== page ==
The arts & the crafts

ARTS & CRAFTS LIGHTING, Part 5

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WOMEN IN ARTS & CRAFTS LIGHTING

Made by WOMEN IN ARTS & CRAFTS LIGHTINGThere were many women who were involved in the making of Arts & Crafts lighting. For example, at Grueby, a pottery manufacturer which often partnered with other designers such as Stickley & Tiffany to make lamps, male potters formed the clay & women painted it. Newcomb Pottery, which also made lamps, was founded in 1895 as an educational experiment of H. Sophie Newcomb Memorial College (Tulane University’s former women’s college) in New Orleans. The quasi-commercial program provided an opportunity for Southern women to support themselves financially during & after their training as artisans.

One hundred years later, the immense contributions of women at Tiffany are finally being recognized. The nearly unknown “Tiffany Girls” designed & created lamps & lampshades including many of Tiffany’s  most beloved pieces. The base of this exquisite piece was created by Grueby & the shade by Tiffany.

In this article, I want to focus on two women of Arts & Crafts lighting, Lillian McNeill Palmer & Elizabeth Eaton Burton because I am very fond of their work. Both display a distinct femininity that is lacking in the work of their male counterparts.

 

LILLIAN McNEILL PALMER

Palmer & Van Erp, both being metalsmiths, were rivals, with Palmer stealing artists from Van Erp, even his own nephew! (Perhaps this explains why Van Erp refused to teach anyone, even his family about how he created his finishes!)

In the 1900s, Palmer worked as a writer & editor for the Mercury Publishing Company which seems to have focused on Theosophical matters, & started gaining an interest in Arts & Crafts metalwork, creating a metal working studio in her parents’ basement. From there she started her business of making & marketing light fixtures.

Both she & Van Erp (& many others) took advantage of the opportunities created by the 7.8 magnitude quake that struck San Francisco on April 18, 1906. For 3 days fired raged over the city, turning almost 300,000 structures to ash. The rebuilding that occurred afterward provided an economic boon to those involved in construction & to those providing decorative embellishments for the home, including Palmer who was among the first recorded metal artists using copper, lead & brass.

The San Francisco Call newspaperA year later, she was featured in the San Francisco Call who dubbed her an “Ingenious Girl Worker in Metals.”

The next year, 1908, Palmer traveled to Europe & Asia to learn more about the Arts & Crafts aesthetic. She took courses in metal crafting & electrical design in Vienna & later, back in the United States, she studied power-efficient lighting & the new science of lighting placement to reduce eye strain. In 1910, she opened the “Palmer Copper Shop” in San Francisco. She expressed her work as, “designing fixtures that not only attain the desired lighting effects in a given room, but also conform to the style & contour of the room & the usage to which it is to be put,” clearly utilizing the new knowledge & skills that she had absorbed in Europe.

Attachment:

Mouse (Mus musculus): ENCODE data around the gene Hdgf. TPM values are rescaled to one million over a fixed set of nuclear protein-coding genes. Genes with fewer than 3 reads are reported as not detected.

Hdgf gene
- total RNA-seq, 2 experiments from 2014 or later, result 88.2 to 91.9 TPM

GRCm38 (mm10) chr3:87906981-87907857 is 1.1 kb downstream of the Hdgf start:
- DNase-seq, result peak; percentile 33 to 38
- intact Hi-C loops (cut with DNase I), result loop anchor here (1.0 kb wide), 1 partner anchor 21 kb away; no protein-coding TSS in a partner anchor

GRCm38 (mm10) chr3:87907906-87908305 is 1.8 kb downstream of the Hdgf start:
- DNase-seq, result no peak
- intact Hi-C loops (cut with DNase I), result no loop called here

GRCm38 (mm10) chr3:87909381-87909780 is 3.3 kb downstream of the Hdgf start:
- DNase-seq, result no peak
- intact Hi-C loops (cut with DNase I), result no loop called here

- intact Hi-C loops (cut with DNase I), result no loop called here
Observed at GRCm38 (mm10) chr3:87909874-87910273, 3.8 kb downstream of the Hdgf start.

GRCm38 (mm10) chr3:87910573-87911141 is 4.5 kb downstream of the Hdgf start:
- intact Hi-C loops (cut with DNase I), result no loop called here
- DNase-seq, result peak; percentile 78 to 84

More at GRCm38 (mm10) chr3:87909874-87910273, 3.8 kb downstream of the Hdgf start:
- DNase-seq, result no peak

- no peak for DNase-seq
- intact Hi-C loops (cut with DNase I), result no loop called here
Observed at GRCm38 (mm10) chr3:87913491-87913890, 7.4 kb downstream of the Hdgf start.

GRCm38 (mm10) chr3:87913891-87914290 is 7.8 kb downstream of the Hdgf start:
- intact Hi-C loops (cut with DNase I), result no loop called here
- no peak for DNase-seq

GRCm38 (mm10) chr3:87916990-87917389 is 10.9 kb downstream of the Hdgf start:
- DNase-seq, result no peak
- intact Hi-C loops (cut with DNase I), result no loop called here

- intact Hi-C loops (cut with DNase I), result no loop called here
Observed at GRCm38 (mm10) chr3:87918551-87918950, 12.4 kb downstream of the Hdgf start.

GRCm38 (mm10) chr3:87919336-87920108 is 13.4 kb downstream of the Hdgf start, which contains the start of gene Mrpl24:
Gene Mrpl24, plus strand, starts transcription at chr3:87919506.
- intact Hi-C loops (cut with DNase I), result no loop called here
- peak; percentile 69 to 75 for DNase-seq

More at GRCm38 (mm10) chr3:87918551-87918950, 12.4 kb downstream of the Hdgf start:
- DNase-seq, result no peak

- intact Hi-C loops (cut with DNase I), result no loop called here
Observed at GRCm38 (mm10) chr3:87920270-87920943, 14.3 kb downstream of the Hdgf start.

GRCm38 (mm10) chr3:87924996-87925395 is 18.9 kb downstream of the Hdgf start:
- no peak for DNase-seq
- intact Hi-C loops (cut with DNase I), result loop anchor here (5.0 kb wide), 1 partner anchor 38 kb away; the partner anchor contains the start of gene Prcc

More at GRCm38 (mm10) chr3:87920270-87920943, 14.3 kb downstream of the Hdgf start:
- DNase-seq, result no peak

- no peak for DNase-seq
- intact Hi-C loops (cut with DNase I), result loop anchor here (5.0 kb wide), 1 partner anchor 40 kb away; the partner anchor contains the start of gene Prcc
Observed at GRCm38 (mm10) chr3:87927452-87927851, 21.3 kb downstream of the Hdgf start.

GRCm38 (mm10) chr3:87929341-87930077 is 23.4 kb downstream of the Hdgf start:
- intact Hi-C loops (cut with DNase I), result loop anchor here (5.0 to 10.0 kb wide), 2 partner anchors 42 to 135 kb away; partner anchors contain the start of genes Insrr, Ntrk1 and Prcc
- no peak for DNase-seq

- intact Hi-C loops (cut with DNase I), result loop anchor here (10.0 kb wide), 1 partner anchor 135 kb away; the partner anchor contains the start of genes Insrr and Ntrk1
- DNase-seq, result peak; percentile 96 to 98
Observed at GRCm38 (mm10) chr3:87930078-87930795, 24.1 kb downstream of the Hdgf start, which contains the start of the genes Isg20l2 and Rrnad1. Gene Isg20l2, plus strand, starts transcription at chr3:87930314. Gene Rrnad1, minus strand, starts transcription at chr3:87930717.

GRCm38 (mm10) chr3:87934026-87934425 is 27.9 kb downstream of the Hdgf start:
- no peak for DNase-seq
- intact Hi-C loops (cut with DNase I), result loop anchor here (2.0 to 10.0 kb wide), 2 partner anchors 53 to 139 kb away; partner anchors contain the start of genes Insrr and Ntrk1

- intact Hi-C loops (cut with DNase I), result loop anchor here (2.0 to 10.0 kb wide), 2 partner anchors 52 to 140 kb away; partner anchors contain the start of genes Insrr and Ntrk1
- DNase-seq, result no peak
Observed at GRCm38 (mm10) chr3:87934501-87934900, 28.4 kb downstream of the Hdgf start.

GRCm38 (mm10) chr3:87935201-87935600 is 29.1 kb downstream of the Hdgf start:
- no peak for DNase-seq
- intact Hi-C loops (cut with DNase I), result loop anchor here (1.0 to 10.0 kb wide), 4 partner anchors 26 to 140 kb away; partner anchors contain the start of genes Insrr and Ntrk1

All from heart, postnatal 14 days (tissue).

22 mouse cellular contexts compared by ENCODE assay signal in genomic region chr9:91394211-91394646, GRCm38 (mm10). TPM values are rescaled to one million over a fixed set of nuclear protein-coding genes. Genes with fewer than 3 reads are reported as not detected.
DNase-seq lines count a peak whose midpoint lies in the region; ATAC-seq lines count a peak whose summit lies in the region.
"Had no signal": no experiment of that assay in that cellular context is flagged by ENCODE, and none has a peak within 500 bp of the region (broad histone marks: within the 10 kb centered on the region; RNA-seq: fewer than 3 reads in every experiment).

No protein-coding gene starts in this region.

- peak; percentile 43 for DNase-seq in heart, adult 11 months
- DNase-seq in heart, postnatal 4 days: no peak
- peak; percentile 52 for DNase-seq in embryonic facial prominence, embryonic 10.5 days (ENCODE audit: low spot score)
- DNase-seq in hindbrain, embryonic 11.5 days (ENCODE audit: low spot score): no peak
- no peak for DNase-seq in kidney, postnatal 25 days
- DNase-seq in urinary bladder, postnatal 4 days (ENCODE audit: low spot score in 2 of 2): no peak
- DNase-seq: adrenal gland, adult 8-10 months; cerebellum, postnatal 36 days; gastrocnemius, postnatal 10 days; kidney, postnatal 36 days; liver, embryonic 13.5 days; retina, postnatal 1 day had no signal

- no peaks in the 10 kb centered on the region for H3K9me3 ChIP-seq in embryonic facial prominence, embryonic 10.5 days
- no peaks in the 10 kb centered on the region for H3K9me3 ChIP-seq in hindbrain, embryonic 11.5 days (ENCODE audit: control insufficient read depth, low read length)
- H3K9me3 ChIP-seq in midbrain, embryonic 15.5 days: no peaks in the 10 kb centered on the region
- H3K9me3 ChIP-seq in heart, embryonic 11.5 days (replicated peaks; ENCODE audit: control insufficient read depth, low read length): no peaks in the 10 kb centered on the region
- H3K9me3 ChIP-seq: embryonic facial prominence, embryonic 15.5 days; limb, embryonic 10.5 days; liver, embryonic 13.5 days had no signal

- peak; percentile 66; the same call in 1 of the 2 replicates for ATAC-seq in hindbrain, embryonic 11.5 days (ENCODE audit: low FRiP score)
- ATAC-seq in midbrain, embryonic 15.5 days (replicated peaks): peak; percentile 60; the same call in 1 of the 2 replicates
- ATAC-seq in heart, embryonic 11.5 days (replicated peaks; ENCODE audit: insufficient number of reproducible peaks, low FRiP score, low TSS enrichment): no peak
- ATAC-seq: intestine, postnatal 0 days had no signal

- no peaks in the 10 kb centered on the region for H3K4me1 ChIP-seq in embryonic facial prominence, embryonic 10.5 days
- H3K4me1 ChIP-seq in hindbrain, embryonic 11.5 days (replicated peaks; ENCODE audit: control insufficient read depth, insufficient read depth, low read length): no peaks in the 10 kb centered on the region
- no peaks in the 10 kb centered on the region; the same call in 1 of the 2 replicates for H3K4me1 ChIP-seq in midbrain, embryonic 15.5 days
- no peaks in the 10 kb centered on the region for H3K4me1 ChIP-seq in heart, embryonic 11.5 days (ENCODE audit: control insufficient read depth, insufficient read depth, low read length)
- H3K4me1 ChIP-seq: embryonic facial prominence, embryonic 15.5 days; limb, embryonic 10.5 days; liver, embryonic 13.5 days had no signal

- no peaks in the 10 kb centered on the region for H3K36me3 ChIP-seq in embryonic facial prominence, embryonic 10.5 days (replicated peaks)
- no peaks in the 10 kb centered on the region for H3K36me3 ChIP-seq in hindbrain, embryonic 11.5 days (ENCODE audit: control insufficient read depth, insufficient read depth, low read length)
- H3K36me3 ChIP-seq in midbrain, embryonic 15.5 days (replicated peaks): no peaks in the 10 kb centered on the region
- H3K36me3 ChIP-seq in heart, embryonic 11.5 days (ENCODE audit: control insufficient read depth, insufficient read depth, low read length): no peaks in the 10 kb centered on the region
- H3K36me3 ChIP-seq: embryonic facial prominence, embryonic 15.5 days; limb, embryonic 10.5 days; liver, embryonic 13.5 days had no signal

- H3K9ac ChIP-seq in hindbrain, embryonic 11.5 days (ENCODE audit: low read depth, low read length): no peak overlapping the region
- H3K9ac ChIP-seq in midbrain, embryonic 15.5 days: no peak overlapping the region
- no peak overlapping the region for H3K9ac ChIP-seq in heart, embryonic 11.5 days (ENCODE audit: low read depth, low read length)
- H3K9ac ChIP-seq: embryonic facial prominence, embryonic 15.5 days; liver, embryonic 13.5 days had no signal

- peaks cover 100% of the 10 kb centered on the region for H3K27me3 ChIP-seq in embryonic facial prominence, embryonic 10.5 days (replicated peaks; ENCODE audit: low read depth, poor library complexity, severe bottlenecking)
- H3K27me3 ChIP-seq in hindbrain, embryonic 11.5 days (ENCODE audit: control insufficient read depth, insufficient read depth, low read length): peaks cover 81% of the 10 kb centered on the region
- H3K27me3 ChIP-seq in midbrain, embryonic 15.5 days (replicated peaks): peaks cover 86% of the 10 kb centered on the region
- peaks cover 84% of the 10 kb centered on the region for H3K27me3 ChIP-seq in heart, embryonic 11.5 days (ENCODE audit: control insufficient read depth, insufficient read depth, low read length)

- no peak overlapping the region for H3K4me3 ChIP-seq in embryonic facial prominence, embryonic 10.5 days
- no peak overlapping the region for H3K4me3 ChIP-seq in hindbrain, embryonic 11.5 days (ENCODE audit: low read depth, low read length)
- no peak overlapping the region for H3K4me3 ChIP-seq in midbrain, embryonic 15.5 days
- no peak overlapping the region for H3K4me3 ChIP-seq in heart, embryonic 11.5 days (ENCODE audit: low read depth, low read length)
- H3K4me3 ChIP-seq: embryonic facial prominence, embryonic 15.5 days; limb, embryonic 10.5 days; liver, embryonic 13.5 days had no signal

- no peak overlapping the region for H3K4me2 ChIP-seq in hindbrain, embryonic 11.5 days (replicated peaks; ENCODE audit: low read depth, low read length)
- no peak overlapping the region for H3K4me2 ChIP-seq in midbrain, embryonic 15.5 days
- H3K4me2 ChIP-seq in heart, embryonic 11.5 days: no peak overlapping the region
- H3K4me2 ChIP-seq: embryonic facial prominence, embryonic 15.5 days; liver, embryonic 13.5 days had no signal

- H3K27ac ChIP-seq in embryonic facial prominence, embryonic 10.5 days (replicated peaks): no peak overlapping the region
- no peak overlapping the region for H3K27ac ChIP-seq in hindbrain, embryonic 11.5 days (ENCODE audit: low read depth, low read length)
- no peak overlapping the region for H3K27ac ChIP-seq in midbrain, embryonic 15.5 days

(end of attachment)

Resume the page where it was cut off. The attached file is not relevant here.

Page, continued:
When metal became scarce with the beginning of World War I, she again drew on her experience & education, becoming active in many California women’s clubs, speaking on topics such as “Electric Lighting of Dwellings from the Standpoint of Health, Economic operation, Science & Ornament,” “Starting in Business with Ninety Cents & No Experience,” “Housewives Learning to Wield, Saw & Hammer,” & “Women as Builders of Business.” She was able to return to metalworking in 1931 to resume her place as one of the iconic women in Arts & Crafts lighting.

Check out my Pinterest page on Lillian Palmer to see more of her stunning work.

ELIZABETH EATON BURTON

Elizabeth Eaton Burton lampBurton’s prolific work speaks to my heart. I can easily imagine her working in her Santa Barbara studio, gracefully executing her designs, choosing her shells, carefully placing them in the metal & finally inspecting the illuminated lamp, admiring its warm glow.

There is an ease to her work that I believe came from growing up as the daughter of an artist, Charles Frederik Burton. Like May Morris, her life was filled with the creating of art & beauty from its earliest days. She was clearly influenced by her environment- the sea providing her with both materials & inspiration for her lamps.

She is most well known for her hammered & repousséd copper lamps & sconces in floral motifs set with shells. But, after establishing herself in the Southern California art scene as a woman in Arts & Crafts lighting, through exhibiting in art shows & craft fairs, she also began making unique woodcuts, watercolors, book bindings, tooled leather décor, screens & stained glass. A great deal of her work is unsigned but being unique in design & meticulously crafted, it is not difficult to identify.

My Pinterest page displays many more examples of her work. Please give yourself a treat & visit there!

This article is one in a series about lighting in the Arts & Crafts period. Make sure that you read them all !!

Part 1, OUT OF THE DARKNESS
The harnessing of light.

Part 2, THE CRAFTSMAN MAGAZINE LIGHTING ARTICLE
Tips on utilizing this new technology in the home.

Part 3, THE LIGHTING OF THE A & C ERA
How lighting expresses the philosophy & aesthetic of the Movement.

Part 4, ARTS & CRAFTS LIGHTING DESIGNERS
Taking a look at how this new technology provided a market & how the market was served.

Historic lightbulbPart 6, ANTIQUE ARTS & CRAFTS LIGHTING RESOURCES
If you want something authentic, but not a museum piece.

Historic lightbulbPart 7, MODERN DAY ARTS & CRAFTS LIGHTING MASTERS
Craftsmen honoring the tradition.

Historic lightbulbPart 8, REPRODUCTION ARTS & CRAFTS RESOURCES
Another beautiful option.

 

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